taking the words of Jesus seriously

For Christians, the gospel is the ultimate Good News. But it is only “good news” if we recognize how desperately we need it.

I’ve been a member of a Presbyterian church for many years. A core premise of traditional Presbyterianism is TULIP, where the “T” stands for “total depravity.” Total depravity presumes that sin saturates every level of human activity: law, government, economics, and individual behavior.

I’ve never liked that belief. I’ve always wanted to believe that most of us — at our core humanity — long for truth, justice, and goodness. But the election of Donald Trump has made me question that belief.

Donald Trump, if nothing else, has rescued us from presumed, comfortable, cliché-ridden Christianity.

Before Trump, we might have focused more on personal sin and the need for individual salvation. But now there are more social manifestations of sin such as distrust, divisiveness, and despair.

We also have far more existential threats than we can keep track of: Constitutional crises, environmental collapse, climate upheavals, racial animosity, destabilizing economic inequality, nuclear posturing, and famine on a scale the world has perhaps never seen before.

America has chosen another gospel.

READ: Why Evangelicals Voted for Donald Trump…and Continue to Support Him

We have chosen recklessness over patience, threats over compassion, and violence — at home and abroad — over peace. It’s as if we have taken every Christian virtue, inverted it, encoded it into law or policy and now sit proudly in a sea of destruction with blood on our hands and a triumphant Cain-like grin that tells the world — and God — that we could not be more proud of what we have done.

Looking back, future generations will marvel that any among us could have supported such a philosophy, such an agenda, such a person.

Not only did many Christian leaders support Donald Trump, several have made the case that God will curse any who do not.

This is the ultimate marriage of church and state, where salvation and eternal condemnation are in the hands of the government.

But this is far from any biblical faith.

The darkness that Trump — and we — have cultivated seems to settle between and within each one of us. We are reminded that “The Fall” is an active verb, or a continuing process infecting us all.

“We have no king but Caesar” is the cry of those who put their faith in human solutions. But we need a solution beyond slogans and formulas. We need, and will always need, God’s intervention.

The only “good news” worthy of the name is from the work of a living God, and we can never afford to forget that.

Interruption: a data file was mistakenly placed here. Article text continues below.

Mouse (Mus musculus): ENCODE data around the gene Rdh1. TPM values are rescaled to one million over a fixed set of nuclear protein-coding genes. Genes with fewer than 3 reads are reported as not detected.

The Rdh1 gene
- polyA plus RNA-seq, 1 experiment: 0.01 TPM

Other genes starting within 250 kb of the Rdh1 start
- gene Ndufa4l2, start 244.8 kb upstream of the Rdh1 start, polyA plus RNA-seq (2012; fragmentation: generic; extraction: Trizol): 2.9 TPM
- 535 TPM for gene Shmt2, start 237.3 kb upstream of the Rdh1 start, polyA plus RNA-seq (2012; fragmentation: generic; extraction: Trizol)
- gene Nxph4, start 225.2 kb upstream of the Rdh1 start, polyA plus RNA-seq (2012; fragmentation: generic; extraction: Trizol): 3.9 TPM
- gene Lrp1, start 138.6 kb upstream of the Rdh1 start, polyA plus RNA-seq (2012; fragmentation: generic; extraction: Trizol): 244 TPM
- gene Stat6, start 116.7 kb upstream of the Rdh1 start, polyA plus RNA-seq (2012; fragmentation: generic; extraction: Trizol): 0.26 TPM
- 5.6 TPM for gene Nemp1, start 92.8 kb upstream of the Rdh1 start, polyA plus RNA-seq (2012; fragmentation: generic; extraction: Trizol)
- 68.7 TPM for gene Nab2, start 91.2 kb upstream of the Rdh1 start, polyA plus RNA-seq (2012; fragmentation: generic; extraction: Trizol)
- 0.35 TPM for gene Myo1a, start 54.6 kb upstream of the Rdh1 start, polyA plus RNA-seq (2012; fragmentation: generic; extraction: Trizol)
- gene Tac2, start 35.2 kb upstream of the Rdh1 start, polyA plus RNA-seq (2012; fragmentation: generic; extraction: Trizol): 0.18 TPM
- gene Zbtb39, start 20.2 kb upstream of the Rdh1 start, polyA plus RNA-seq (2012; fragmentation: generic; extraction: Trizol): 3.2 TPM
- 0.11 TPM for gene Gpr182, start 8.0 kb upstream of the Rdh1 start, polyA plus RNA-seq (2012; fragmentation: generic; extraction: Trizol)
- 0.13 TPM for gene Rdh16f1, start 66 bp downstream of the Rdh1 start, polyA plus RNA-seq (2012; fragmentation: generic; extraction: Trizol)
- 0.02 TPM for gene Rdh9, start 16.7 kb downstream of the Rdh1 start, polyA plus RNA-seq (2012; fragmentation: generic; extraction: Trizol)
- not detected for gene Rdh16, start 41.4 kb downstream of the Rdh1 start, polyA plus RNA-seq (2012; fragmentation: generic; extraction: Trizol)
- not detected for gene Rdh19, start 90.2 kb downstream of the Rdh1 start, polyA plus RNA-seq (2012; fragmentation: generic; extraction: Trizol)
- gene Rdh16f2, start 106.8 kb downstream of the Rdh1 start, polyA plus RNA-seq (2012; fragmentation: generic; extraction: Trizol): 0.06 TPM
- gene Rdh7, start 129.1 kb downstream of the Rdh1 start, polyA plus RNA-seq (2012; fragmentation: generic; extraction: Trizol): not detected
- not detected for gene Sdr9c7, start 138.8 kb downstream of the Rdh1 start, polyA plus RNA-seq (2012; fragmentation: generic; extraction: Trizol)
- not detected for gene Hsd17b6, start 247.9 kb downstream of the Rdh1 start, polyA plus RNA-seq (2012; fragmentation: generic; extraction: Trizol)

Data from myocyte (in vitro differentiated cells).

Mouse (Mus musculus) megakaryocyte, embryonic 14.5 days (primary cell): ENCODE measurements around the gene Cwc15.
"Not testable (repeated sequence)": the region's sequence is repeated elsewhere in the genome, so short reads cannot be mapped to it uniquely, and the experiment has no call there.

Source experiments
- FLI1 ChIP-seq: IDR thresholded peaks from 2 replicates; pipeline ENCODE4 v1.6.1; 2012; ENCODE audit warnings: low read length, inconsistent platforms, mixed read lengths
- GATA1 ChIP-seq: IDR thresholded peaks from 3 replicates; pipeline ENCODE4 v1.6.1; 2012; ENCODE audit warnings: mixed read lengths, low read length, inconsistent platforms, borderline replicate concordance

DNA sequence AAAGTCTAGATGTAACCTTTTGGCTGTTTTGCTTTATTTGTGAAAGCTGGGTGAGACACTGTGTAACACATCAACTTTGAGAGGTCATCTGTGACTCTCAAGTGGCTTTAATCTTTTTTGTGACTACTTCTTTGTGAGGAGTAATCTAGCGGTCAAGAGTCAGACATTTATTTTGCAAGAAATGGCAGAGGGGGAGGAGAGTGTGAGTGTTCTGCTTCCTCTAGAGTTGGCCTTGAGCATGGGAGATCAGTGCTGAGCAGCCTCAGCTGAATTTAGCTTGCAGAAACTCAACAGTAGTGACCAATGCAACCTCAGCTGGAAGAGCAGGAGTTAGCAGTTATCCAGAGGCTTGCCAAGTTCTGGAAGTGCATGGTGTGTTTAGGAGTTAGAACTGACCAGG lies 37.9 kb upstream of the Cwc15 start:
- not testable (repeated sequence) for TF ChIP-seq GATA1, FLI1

Repentance is not a philosophical abstraction. For followers of Christ, acknowledging our inclination to sin and deception should frame our lives and keep our eyes where they belong — on the true and the eternal.

READ: Red Letter Christians v. Donald Trump’s Evangelicals

Our salvation is never in fire or gold, power, or weapons. And it can never be found in the programs of a political system or in the words of a charismatic leader.

Every tree bears its fruit, some good, some toxic. I hope more and more people can recognize the toxic fruit we have been given. The good fruit, the enduring Good News, still waits for us.

More people are making the distinction. The deceptively sweet and intoxicating swill of empty promises and vain threats have worn off.

Truth never comes easily, love is never a default setting, and the necessity of the gospel is never finished. Our faith is never static, and it grows as our eyes and hearts grow wider.

I have to thank Mr. Trump for breaking the spell.

About The Author

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Faith is not a formula.
And I wouldn’t even use the word ‘relationship’ – and probably not the metaphor of ‘a journey’.
The older I get, the more it seems that faith is a process – a determined focus on listening to the eternal, sifting out the noise and distractions and becoming closer with each breath and each word, to the fullness – and emptiness – of the pulse, hand and purpose of our Creator, which, ultimately brings us where we belong.
I’m a teacher and writer, which really means that I am a listener and I share what I see and hear.

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